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    The Supreme Court issued its opinion today in Rodriguez v. United States, a Fourth Amendment case involving the use of a drug-detection dog during a traffic stop. The Court found that it was unlawful for a police officer to detain a driver for the sole purpose of conducting a "sniff" test after the traffic stop was completed. The Supreme Court rejected the Government's argument that extending the stop to wait for a dog to search for drugs was "only a de minimis" intrusion of Fourth Amendment rights. EPIC previously filed an amicus brief in Florida v. Harris, a similar case before the Supreme Court concerning the use of canines for drug detection, arguing that the Fourth Amendment requires routine testing of investigatory techniques to assess reliability and establish reasonableness.
  • Advisory Committee Approves Rules to Expand Police Hacking Authority » (Mar. 18, 2015)
    According to a news report, a committee of the Federal Judicial Conference voted on Monday to approve changes to Rule 41 of the Federal Rules of Criminal Procedure. Under the revised rule, judges could issue "remote access" warrants authorizing law enforcement to search computers remotely, even when the target is outside the jurisdiction of the court. EPIC criticized the proposal in a statement presented by EPIC Senior Counsel Alan Butler last fall, arguing that the rules would not provide adequate notice as required under the Fourth Amendment. EPIC previously filed an amicus brief on a similar issue, the delivery of warrants via facimile. The decision of the advisory committee is only one of several steps before the change is adopted by the judiciary.
  • Wikimedia Sues NSA Over Mass Internet Surveillance » (Mar. 10, 2015)
    Wikimedia filed a federal lawsuit against the NSA over the mass surveillance of Internet communications. Wikimedia asked the court to halt the government's upstream collection—the practice of directly tapping into the Internet backbone that carries communications across the U.S. Wikimedia argues that upstream collection exceeds statutory authority and violates the First and Fourth Amendments, as well as Article III of the Constitution. Explaining the case, Wikipedia founder Jimmy Wales wrote, "Privacy is an essential right. It makes freedom of expression possible, and sustains freedom of inquiry and association." In 2013, EPIC petitioned the Supreme Court to stop the NSA's bulk telephone metadata program.
  • Supreme Court to Hear Case About Enhanced Search Techniques » (Jan. 6, 2012)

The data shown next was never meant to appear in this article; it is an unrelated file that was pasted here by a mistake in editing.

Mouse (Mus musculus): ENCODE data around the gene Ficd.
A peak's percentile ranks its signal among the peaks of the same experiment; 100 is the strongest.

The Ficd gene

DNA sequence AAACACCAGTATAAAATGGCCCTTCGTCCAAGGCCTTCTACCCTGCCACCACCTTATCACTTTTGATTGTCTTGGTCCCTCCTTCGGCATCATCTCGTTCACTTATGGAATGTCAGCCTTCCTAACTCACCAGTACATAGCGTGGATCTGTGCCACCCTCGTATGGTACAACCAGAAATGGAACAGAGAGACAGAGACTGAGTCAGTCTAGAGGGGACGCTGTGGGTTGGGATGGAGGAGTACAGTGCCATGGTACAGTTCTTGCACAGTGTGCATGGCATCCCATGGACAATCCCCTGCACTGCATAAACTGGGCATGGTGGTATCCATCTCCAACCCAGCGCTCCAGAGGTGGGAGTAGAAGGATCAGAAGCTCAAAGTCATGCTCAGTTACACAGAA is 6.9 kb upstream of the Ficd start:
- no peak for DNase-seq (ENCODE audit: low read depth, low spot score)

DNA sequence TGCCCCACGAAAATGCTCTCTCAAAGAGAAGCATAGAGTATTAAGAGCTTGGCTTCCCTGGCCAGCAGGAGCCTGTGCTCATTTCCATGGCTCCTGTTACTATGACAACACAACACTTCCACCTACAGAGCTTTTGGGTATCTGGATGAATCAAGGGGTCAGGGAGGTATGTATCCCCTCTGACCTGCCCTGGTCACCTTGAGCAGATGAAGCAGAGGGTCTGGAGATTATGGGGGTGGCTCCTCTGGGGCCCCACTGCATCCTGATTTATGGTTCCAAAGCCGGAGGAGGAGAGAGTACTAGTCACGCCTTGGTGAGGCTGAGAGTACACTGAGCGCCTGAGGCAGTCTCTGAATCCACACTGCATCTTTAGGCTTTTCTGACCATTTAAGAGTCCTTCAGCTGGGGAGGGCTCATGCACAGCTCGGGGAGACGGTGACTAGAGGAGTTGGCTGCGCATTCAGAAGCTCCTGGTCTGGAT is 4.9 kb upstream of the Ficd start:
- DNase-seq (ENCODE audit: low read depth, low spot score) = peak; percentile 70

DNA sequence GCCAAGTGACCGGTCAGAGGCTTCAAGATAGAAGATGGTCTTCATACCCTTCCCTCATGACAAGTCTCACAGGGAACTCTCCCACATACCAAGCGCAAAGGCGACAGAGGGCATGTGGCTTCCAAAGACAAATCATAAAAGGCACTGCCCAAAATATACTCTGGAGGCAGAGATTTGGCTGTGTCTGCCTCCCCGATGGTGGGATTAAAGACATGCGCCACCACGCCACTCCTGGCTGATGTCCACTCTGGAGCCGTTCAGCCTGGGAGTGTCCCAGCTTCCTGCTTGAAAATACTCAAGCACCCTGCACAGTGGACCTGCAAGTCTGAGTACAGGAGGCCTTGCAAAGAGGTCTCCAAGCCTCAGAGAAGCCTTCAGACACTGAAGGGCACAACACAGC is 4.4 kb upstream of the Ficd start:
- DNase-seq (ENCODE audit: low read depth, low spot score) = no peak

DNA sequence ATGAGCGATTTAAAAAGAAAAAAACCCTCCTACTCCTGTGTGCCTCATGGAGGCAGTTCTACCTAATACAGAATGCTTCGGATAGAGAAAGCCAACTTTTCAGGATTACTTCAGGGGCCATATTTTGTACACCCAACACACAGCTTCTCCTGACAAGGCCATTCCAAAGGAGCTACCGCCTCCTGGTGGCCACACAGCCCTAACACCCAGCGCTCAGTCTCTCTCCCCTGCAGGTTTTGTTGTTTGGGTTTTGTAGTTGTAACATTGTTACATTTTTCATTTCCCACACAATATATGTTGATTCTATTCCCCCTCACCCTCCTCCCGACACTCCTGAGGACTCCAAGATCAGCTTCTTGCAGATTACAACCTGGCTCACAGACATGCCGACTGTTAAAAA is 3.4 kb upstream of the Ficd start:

The US Supreme Court has decided to review Florida v. Jardines, a case that addresses whether a dog sniff at the front door of a home is a search that requires probable cause. This case follows Illinois v. Caballes, a 2005 case in which the Court held that a dog sniff around a car during a routine traffic stop was not a search. The Florida Supreme Court ruled that Caballes was inapplicable in the case, and that a dog sniff in front of a home is a Fourth Amendment search. This case also implicates the government's use of "enhanced" investigative techniques that are designed to detect contraband. Because these techniques are imperfect and also allow the government to search for material that is not illegal, EPIC has argued that a Fourth Amendment probable cause standard should apply. For more information, see EPIC: EPIC v. DHS (Airport Body Scanners).
  • Federal Appeals Court Holds Individuals Have a Right to Record Public Officials » (Sep. 1, 2011)
    In a case concerning the arrest of a person who used a cell phone camera to film a police officer, the First Circuit Court of Appeals has held in Glik v. City of Boston that the First Amendment protects "the filming of government officials engaged in their duties in a public place." The Court found that members of the public enjoy the same rights as credentialed members of the press, stating that "the public's right of access to information is coextensive with the press." The Court further held that, in arresting Glik, the City of Boston violated the Fourth Amendment probable cause requirement as there was no reason to believe that Gilk had violated any state law. EPIC agreed that the Massachusetts state wiretap law was not intended to limit the ability of the public to record police activity, but did not file an amicus brief in the case. For more information, see EPIC: EPIC Amicus Curiae Briefs.